There’s never a wrong time to start thinking about wills, trusts, and the kind of legacy you want to leave behind.
If tax season has you reevaluating your financial situation, or you simply want to ensure that you’re doing as much as you can for the people you love, now is a great opportunity to learn more about the options available to you from a Volusia County will attorney.
Confused about what those options are? Don’t worry—in today’s blog, we aim to simplify the basic, estate planning concepts of wills and living trusts. Take a look!
Wills and probate
Probate is a court process that is required when a person dies owning assets in the decedent's own name and with no designated beneficiaries to receive the assets. It can be required if the deceased person left a will, and it can be necessary if the deceased did not leave a will. It can be applicable to some of a deceased person's property, even though it may not apply to other assets.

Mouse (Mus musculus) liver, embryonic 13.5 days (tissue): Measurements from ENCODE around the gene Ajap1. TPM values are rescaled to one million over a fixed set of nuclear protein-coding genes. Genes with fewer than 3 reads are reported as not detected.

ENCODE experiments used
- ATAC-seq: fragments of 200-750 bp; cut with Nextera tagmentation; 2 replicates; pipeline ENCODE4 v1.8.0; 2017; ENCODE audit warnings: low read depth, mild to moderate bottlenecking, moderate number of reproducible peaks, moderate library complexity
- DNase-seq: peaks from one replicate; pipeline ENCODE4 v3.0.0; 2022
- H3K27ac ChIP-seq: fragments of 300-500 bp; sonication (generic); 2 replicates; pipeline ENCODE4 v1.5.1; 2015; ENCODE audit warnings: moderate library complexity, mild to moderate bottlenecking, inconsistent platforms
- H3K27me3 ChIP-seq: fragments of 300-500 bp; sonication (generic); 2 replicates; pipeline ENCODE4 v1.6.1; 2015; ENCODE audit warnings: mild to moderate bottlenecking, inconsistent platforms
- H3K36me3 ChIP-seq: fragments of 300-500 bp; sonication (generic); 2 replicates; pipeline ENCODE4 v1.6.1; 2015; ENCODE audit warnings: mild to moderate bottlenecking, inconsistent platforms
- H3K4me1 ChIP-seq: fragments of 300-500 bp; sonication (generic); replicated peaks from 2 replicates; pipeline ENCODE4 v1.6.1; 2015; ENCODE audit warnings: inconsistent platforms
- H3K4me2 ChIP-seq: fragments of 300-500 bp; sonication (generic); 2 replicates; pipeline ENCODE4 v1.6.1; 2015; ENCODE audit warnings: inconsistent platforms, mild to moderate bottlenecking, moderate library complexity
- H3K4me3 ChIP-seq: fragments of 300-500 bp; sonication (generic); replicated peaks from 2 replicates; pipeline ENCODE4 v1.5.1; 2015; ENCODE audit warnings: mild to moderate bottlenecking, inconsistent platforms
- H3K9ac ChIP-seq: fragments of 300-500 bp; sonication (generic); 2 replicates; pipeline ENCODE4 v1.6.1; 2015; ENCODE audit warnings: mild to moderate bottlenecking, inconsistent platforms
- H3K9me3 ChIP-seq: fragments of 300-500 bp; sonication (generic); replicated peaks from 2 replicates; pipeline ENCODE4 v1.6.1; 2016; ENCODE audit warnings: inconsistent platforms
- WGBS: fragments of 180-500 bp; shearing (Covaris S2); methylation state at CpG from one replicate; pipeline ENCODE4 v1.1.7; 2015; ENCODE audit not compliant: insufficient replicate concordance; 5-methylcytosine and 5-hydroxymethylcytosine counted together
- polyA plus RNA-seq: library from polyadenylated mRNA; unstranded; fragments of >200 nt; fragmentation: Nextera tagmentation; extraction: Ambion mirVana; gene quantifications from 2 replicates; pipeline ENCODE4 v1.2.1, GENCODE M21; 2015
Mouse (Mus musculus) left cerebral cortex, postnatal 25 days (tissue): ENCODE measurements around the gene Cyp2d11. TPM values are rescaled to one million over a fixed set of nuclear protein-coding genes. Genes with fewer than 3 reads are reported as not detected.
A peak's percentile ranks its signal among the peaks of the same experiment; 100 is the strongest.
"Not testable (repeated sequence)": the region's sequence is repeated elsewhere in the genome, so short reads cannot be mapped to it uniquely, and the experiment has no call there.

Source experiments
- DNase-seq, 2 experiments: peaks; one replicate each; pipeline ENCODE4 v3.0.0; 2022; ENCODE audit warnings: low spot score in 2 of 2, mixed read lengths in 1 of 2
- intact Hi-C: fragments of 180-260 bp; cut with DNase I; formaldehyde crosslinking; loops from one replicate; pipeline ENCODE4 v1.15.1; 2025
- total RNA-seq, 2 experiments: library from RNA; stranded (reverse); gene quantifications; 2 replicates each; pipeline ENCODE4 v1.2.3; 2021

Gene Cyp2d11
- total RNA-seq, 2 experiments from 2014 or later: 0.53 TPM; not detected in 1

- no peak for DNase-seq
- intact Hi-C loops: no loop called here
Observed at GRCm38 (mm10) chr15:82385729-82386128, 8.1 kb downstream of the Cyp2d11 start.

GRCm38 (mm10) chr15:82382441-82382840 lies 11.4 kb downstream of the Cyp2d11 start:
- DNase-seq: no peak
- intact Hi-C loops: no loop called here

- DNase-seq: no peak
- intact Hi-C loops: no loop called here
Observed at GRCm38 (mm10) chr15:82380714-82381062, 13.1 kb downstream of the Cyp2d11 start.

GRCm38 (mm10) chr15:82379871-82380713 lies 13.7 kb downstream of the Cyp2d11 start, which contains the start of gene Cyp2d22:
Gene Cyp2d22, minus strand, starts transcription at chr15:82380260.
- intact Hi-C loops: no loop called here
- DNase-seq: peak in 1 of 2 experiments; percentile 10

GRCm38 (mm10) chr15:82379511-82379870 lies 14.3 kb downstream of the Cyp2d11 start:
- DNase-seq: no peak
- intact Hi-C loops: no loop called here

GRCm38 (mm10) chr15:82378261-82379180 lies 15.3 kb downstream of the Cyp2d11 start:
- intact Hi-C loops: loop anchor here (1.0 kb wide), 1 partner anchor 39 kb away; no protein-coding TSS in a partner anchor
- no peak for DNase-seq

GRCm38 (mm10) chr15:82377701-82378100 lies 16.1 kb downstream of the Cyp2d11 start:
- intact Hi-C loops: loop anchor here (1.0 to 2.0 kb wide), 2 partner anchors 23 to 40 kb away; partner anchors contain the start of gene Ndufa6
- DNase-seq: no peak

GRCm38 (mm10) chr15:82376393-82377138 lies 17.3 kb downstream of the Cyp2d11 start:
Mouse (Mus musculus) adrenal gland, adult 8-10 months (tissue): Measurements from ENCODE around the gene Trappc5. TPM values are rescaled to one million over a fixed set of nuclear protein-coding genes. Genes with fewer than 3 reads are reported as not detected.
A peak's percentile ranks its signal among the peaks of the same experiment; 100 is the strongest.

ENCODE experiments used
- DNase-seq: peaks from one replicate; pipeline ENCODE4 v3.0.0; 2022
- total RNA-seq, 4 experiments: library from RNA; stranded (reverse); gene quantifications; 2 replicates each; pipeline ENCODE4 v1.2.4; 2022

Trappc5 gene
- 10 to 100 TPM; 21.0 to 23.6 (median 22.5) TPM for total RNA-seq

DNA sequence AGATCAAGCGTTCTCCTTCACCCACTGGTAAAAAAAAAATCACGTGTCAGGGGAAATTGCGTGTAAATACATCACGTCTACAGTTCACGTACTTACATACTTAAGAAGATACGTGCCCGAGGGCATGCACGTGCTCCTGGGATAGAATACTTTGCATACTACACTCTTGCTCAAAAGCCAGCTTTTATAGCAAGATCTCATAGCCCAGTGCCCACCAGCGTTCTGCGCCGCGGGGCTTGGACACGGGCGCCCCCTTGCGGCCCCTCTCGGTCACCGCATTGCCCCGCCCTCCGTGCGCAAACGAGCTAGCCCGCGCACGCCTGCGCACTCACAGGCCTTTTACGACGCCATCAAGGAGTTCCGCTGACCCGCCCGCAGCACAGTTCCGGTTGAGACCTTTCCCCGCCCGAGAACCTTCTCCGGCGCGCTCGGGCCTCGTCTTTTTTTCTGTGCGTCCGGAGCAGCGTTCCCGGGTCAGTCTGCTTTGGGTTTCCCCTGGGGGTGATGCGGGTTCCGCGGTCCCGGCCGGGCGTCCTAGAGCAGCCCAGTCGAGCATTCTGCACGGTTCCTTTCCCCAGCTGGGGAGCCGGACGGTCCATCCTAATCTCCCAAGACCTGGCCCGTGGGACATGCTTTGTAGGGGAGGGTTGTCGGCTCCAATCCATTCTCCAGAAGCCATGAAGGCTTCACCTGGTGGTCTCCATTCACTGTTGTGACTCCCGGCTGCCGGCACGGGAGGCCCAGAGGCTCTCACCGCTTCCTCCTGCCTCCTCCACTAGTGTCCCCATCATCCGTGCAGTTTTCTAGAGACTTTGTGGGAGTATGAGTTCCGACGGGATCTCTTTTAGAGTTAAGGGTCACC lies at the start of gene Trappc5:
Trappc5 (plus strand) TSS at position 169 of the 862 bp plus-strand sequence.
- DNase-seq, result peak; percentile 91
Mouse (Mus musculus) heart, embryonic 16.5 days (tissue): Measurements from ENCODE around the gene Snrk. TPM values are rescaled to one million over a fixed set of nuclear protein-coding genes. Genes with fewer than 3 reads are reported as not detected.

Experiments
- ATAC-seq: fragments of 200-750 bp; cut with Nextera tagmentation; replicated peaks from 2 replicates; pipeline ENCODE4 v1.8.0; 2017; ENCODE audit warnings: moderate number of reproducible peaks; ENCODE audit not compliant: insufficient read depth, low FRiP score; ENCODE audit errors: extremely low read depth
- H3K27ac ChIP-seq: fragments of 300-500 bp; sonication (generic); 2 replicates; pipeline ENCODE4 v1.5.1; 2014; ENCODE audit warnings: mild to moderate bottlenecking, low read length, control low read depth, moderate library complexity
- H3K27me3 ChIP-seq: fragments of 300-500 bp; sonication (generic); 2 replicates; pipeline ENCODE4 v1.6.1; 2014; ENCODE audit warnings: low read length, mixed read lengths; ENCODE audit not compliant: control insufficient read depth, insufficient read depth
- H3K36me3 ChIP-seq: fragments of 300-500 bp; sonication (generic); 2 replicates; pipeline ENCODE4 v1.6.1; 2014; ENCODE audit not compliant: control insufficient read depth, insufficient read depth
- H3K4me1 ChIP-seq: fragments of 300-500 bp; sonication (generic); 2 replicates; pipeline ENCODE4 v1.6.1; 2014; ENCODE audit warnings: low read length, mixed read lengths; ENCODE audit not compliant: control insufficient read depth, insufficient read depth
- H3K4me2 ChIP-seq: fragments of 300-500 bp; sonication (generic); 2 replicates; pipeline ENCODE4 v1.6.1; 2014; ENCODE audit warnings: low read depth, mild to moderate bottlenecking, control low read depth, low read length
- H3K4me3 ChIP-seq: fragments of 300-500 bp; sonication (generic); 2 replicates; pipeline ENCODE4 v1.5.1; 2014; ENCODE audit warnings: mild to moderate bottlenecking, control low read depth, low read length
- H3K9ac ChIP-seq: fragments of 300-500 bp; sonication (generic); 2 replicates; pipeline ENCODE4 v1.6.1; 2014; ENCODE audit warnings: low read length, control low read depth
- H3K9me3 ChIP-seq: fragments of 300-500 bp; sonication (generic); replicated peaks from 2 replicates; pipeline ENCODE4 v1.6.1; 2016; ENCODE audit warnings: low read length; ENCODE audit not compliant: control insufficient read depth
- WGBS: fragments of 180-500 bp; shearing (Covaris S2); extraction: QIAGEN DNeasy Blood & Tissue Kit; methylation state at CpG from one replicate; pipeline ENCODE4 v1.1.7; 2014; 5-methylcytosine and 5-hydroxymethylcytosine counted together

Thus, whether probate is required depends upon how assets are held. For example, a deceased person could have a bank account payable on death to the person's children, a bank account owned jointly, and a home in the person's name. The account that is payable on death would not require probate, because it passes automatically to the beneficiaries; the other account does not require probate, because it is owned jointly, with right of survivorship; but the home requires, probate because it does not pass automatically.
Trusts: the private option?
What is a trust, or living trust, anyway? The key factor that separates it from a will is that it involves the transferring of property to the trust. Think of it like a box, in which you can place the assets you care most about (everything from bank accounts to real estate to precious family keepsakes). You can appoint someone you trust to care for and manage that box when you can’t (due to death or, in some cases, incapacitation).
Another attractive feature of trusts, for some, is the ability to deal outside of court. Your trust is a sort of contract that you prepare (and have notarized) ahead of time, so there’s no question of what you want done with your property.
When it comes to the intricacies of estate planning, today’s blog is just the beginning. Call Pyle & Dellinger, your local, Daytona Beach estate planning attorneys, today to learn more about finding the options that are best for you. We’re here to help at every step of the way.